Paddling Cedar River Flow

The Canvas of a Fall Landscape

With a picturesque fall day stretched out before us, Wren and I set out from Wakely Dam onto Cedar River Flow as a soft south breeze brought us warm temps and played upon the water. We cut initially toward Payne Brook, but then steered off into the main body of the flow which opened up quickly before us. I had thought the breeze would be a bit stiffer to work against on the wider expanse of water, but I was proven wrong – the water was rippling but the air felt quite still, even hot.

Several kayakers were hugging the east side of the flow so we stayed west and paddled close to shore where we could enjoy the fall colors which were flush through the hillsides. Our route had the advantage of giving us a view of the mountains and hills which rose from the east side of the flow, and I gazed in awe of the mounded and colored forms of Buck Mountain, Lewey Mountain, and Onion Hill.

The Beauty of Evergreens during the Fall

The tallest peaks such as Lewey Mountain were high enough that the deciduous trees stopped below the summit and the peaks were topped with conifers. Here and there fingers of conifers stretched down the hills along what I surmised were cool creeks or north facing slopes. Evergreens don't often get the press that the bright sugar maples, red maples, birches, and other deciduous trees receive during the fall, but I think this to be a mistake. While we love the bright yellows, reds, and oranges of changing leaves, they appear all the brighter when viewed in contrast with the deep, resilient green of evergreens. Evergreens augment the complex mosaic that is an autumn woodland, and no place is this more evident than on the large canvas of a distant landscape or mountain. Considering this thought, I paddled along the western shore, not taking many photos since I knew the light would be more conducive to photos on the return trip.

fall trees Cedar River Flow
The Flow was surrounded by beautiful fall trees.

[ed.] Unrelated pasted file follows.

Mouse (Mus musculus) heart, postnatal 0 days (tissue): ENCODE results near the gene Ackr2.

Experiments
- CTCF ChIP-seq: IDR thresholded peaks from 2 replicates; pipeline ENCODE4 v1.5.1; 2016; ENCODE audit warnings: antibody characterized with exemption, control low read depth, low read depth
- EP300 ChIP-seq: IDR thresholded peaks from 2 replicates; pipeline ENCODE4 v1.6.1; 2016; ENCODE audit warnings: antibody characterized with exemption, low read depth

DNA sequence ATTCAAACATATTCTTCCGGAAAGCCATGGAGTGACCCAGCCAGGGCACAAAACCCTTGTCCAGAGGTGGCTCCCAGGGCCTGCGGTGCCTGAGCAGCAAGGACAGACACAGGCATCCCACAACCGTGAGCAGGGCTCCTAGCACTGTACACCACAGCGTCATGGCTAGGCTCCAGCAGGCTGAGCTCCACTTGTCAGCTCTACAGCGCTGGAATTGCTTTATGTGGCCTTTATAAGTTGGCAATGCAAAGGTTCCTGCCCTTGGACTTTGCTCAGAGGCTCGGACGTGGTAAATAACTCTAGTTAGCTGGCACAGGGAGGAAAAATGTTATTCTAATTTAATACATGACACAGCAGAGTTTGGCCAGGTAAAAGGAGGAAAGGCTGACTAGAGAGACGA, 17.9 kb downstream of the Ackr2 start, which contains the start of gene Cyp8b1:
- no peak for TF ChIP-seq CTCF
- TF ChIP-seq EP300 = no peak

Wren was tired from our long camping trip and tried to sleep in the warm sun – when the flies would allow it. The warm air must have prompted a hatching of ankle biters – and while they were leaving me alone, they bothered her incessantly. I regularly stopped paddling to smack them and began to keep count of how many I had killed in the process. My tally was soon pushing double figures, but despite my efforts they still thwarted Wren's attempts to nap.

Several beaver dams dotted the shoreline as we went, but the occupants had to be content without dams in the vast expanse of the flow. They had to leave the dam building to the cement of Wakely Dam which creates the flow in first place. And the flow can take hours or even days to explore properly. We didn't have that much time, but we did check out quite a bit of shoreline – turning before we reached the Cedar River itself to begin our paddle back.

Taking Photographs and Watching Birds

I took a few more photographs now that the sun was at my back and the slight breeze helped push us along the flow toward the car. We could hear the other kayakers talking way across the water from us – I'm always amazed at how sound travels across an open expanse – but no one was near us for most of our time out. As we went, I paused to watch a Belted Kingfisher and a small group of Yellow-rumped Warblers to see if any stragglers of other warbler species remained with them. Wren continued to feud with the flies – trying to snap them out of the air or off her haunches, and I stopped a number of times to help thin their numbers for her. I threw them all into the water for the fish.

American Pipit
I was happily surprised by two American Pipits which were feeding in the grass at the put-in.

Needless to say, Wren was happy to be done with the paddle when we returned and she splashed around at the put-in and rolled in the grass scratching her back with joy. As I loaded up and then rinsed the sweat off my body from the warm day, I noticed two American Pipits fly overhead and land in the grassy area that composes the parking lot and campsites around the dam. Once everything was loaded and we were ready to go, I took out my camera and spent a few minutes taking photos of the pipits which were surprisingly approachable. Wren watched me with interest waiting for me to come to the car. She appeared ready for home, food, and bed. The pipits eventually flew across the dam and I took that as my sign that our day was complete. Wren slept peacefully in a fly-free car as I drove home.

If you're visiting the area we can help you find your own post-paddle "home, food, and bed." Check out our many lodging and restaurant options!  Trying to plan your next adventure? Check out our extensive hiking and birding options - the Adirondacks are waiting! 

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